What date needs to be put on the I-9 the Start date or Hire Date. For example the employee accepts the position and clears the Background check process. They come in to fill out all new hire paperwork including the I-9 on Monday but will not actually start work until wednesday, what date should go on the I-9
The date on the I-9 form needs to be the date the employee is actually filling the form out. This can be the hire date, rather than the start date.
Suppose Tom was offered a position at XYZ company yesterday and accepted. Today, Tom comes in to fill out his new hire paperwork, even though he is not actually starting the job for a week. Tom and his employer will put todays date on the paperwork.
You are right to question this, because employers cannot require applicants or interviewees to complete the I-9, or to show I-9 supporting documents. Using the I-9 as a screening tool is illegal discrimination, under the law. However, once the candidate has been offered and accepted a job, it is legal to have them fill out the I-9 and other paperwork, even prior to their first day of work. Many, if not most, employers do this.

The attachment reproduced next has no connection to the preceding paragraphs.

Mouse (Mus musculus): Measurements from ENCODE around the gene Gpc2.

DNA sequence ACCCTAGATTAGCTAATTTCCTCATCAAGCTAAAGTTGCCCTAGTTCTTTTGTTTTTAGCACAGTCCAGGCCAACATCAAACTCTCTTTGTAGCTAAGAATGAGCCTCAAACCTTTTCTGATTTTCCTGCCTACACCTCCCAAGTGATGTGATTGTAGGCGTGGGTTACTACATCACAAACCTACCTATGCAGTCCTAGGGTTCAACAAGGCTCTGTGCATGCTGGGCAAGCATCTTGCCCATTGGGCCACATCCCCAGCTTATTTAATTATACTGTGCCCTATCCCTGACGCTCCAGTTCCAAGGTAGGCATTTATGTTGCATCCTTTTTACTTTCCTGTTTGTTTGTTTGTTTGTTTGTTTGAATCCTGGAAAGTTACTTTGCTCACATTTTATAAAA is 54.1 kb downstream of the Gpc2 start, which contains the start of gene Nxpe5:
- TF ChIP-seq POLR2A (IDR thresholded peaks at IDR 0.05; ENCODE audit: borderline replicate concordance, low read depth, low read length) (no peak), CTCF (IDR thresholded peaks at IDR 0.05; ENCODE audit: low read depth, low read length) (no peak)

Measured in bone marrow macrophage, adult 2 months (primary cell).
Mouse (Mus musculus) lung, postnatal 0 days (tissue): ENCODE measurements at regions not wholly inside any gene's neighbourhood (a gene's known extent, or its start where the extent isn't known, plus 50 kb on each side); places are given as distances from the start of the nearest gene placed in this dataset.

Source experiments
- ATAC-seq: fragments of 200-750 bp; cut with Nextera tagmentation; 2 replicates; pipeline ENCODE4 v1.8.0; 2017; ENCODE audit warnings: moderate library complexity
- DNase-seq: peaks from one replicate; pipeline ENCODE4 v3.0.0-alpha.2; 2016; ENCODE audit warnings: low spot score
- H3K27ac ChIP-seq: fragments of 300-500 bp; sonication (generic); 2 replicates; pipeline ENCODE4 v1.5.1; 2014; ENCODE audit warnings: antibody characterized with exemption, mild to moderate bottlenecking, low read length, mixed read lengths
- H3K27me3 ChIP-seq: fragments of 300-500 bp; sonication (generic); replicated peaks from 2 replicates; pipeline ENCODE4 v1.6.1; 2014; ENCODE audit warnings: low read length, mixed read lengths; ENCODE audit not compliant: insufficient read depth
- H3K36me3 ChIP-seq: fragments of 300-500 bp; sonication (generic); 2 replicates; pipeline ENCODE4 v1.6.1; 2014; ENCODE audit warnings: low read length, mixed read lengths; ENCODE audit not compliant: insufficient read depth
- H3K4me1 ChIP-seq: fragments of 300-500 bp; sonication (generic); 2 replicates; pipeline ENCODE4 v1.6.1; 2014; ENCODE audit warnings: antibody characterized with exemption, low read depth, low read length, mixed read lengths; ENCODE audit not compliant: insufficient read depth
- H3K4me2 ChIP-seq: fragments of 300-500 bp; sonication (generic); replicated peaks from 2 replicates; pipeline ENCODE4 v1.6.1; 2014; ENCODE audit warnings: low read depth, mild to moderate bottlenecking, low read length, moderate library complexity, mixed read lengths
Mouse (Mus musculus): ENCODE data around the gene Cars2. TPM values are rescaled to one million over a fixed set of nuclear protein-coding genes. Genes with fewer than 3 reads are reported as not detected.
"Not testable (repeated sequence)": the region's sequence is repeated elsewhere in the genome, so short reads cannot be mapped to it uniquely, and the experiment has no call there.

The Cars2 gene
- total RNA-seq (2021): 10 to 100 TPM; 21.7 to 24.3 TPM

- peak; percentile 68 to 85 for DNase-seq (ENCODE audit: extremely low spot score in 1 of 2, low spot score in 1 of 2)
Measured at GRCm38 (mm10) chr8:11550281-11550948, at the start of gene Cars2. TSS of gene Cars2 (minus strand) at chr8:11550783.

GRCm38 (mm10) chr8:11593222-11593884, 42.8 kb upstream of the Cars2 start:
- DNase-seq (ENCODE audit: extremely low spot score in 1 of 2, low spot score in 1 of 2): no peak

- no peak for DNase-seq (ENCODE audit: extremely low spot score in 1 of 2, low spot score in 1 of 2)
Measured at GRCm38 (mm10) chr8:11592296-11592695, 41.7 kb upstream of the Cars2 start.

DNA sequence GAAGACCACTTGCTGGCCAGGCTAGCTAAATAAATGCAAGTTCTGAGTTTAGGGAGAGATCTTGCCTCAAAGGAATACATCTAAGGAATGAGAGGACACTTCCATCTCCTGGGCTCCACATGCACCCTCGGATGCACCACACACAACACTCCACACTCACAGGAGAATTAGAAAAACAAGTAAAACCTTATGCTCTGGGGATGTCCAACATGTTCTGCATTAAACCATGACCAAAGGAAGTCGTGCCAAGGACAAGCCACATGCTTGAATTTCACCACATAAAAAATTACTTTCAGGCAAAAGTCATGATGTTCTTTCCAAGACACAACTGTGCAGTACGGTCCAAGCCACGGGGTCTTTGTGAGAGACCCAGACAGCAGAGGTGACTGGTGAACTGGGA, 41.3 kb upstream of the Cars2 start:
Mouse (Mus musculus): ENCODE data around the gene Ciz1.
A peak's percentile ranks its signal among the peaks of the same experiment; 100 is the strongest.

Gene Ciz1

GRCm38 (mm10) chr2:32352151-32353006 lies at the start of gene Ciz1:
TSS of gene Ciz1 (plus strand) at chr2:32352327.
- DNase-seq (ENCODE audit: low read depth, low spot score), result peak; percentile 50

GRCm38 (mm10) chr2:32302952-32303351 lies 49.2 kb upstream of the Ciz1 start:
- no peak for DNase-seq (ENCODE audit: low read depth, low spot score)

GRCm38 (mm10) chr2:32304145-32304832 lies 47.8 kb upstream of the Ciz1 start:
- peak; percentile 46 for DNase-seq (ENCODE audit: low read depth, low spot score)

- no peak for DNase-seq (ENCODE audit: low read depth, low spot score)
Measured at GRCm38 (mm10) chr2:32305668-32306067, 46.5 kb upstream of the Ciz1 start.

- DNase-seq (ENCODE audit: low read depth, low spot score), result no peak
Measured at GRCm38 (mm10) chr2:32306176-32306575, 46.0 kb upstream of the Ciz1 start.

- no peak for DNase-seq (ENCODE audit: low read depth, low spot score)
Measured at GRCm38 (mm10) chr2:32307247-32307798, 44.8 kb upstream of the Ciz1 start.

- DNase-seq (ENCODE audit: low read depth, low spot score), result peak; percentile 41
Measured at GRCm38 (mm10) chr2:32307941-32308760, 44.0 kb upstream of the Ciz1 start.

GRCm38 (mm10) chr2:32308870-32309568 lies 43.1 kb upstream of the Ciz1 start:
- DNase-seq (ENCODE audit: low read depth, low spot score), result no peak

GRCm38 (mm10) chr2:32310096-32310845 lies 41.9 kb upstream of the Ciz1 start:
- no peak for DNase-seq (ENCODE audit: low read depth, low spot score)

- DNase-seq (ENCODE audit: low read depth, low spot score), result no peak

While the overwhelming majority of employers have workers complete the I-9 on or before their first working day, technically the law permits the form to be complete up to 3 days after the employee starts work.
Employers who use E-Verify are also permitted by law to verify employment eligibility after the employee has accepted the job, but before he or she actually starts working. By law, if the E-Verify system is used, it must be done within 3 days after the employee starts work. (A new regulation for 2009 requires federal contractors to complete E-Verify with current employees on certain projects. )
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